Advice & Consent: Clarence Thomas, Robert Bork, and the Intriguing History of the Supreme Court's Nomination Battles
The televised coverage of the Clarence Thomas/Anita Hill hearings raised the profile of the Supreme Court in America's collective consciousness, sensitizing the public to the Court's power and deficiencies. The Court was exposed to public view as the last word on abortion, the death penalty, privacy and other major issues of our time. Never again will Supreme Court nominees remain anonymous, nor will Senators be immune from voter rejection because of their decisions on proposed justices.
Simon, author of twelve previous books, an historian and professional journalist, chronicles the often tumultuous role of the Senate in confirmation conflicts. The Thomas and Bork confrontations are not unique in our history. President Washington's battle to get John Rutledge confirmed as Chief Justice (Rutledge attempted suicide after being voted down) was a controversial and bitter fight. Politics and scandals, not legal ability, have surfaced in Supreme Court appointments from the beginning.
Paul Simon, a leading member of the Judiciary Committee, proposes changing the Supreme Court nomination process to reflect new realities and Constitutional intentions. Supreme Court appointments, the most important decisions that the President and Senators make during their careers, affect the lives of all Americans from the cradle to the grave and from abortion to the death penalty.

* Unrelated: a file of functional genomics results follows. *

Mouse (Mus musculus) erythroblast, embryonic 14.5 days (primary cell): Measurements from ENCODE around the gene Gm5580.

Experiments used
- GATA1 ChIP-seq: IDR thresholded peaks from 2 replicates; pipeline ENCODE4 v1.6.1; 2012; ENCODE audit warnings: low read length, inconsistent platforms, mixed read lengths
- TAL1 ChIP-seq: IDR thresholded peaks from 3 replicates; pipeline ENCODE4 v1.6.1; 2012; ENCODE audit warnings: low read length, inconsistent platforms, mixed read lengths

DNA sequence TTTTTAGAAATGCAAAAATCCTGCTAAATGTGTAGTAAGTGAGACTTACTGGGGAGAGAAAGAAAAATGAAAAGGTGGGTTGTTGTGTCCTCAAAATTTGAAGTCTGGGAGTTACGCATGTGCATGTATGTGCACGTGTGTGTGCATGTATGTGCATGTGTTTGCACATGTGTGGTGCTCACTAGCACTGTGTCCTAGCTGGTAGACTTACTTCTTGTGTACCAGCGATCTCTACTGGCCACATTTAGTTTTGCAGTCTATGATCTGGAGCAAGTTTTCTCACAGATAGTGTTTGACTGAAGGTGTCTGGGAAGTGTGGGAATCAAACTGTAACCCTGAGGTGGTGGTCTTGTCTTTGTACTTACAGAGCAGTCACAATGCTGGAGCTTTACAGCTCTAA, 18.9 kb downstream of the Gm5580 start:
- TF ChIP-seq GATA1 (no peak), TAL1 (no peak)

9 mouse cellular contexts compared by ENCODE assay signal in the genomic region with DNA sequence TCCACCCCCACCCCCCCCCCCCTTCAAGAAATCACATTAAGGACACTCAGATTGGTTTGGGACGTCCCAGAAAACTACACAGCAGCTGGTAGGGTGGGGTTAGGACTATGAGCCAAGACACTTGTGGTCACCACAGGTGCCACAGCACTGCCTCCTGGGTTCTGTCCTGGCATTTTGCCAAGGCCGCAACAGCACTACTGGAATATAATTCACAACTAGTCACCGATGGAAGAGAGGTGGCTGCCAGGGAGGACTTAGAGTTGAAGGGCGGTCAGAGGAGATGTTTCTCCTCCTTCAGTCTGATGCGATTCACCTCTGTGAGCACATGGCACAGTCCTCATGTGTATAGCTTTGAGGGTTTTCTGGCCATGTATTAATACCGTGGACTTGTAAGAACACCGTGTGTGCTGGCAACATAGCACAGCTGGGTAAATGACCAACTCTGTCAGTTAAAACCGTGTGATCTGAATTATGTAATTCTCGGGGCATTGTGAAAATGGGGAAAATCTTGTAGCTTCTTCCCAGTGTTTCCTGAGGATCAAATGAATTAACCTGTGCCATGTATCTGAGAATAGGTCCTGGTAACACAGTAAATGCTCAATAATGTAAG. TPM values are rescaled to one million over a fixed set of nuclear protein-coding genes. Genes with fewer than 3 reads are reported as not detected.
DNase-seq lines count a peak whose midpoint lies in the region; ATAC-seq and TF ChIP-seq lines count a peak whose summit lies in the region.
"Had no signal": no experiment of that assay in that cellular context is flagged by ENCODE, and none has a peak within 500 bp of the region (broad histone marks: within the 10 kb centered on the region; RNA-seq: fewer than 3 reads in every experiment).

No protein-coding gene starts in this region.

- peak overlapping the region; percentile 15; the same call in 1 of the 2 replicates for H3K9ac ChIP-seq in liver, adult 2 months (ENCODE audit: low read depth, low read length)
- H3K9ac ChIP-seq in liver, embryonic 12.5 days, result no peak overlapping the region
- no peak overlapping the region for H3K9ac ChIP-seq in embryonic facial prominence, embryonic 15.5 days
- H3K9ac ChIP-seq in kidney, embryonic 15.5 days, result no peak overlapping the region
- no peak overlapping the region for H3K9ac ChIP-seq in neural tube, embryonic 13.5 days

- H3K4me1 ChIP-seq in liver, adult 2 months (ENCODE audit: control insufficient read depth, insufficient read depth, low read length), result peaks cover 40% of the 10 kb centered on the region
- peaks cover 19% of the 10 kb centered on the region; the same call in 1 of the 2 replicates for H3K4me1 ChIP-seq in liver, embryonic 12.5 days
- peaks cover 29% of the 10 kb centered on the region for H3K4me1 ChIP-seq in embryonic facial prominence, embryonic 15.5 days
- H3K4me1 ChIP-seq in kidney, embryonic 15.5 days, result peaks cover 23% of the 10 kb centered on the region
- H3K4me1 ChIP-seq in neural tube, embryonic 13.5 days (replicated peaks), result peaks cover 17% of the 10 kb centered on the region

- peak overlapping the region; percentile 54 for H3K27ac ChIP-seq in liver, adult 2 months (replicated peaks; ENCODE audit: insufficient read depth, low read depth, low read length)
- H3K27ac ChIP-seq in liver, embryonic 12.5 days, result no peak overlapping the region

Advice & Consent emphasizes the Bork and Thomas hearings and reveals the hidden politics that go on behind closed doors. Senator Simon provides his perspective on who was telling the truth in the Anita Hill v. Clarence Thomas hearings, and how he and his Judiciary Committee colleagues handled the explosive issues examined in the hearings.
The history of the Supreme Court is filled with surprises, controversial characters and impeachable offenses. Simon portrays the impeachment trial of "wild" Samuel Chase in vivid detail so that the reader can relive that incredible episode in our history. The author explores dramatic episodes involving Abe Fortas, the first Supreme Court victim of a Senate filibuster, who was saved from the possibility of an impeachment trial by his resignation. Advice & Consent probes the allegations against LBJ's friend Homer Thornberry and covers details of Nixon's rejected appointees, Clement Haynsworth and Harrold Carswell.
Although Simon is a lifelong Democrat he criticizes Presidents and Senators of both parties when he feels they abused the nomination process. He is critical of Franklin Roosevelt's plan to pack the Supreme Court, but applauds certain appointments made by Eisenhower, Nixon and Ford. Simon provides the reader with his vision for the future, his historical perspective and his balanced presentation of the fascinating but forgotten history of appointments to the Court of Last Resort.
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Foreword by Laurence Tribe
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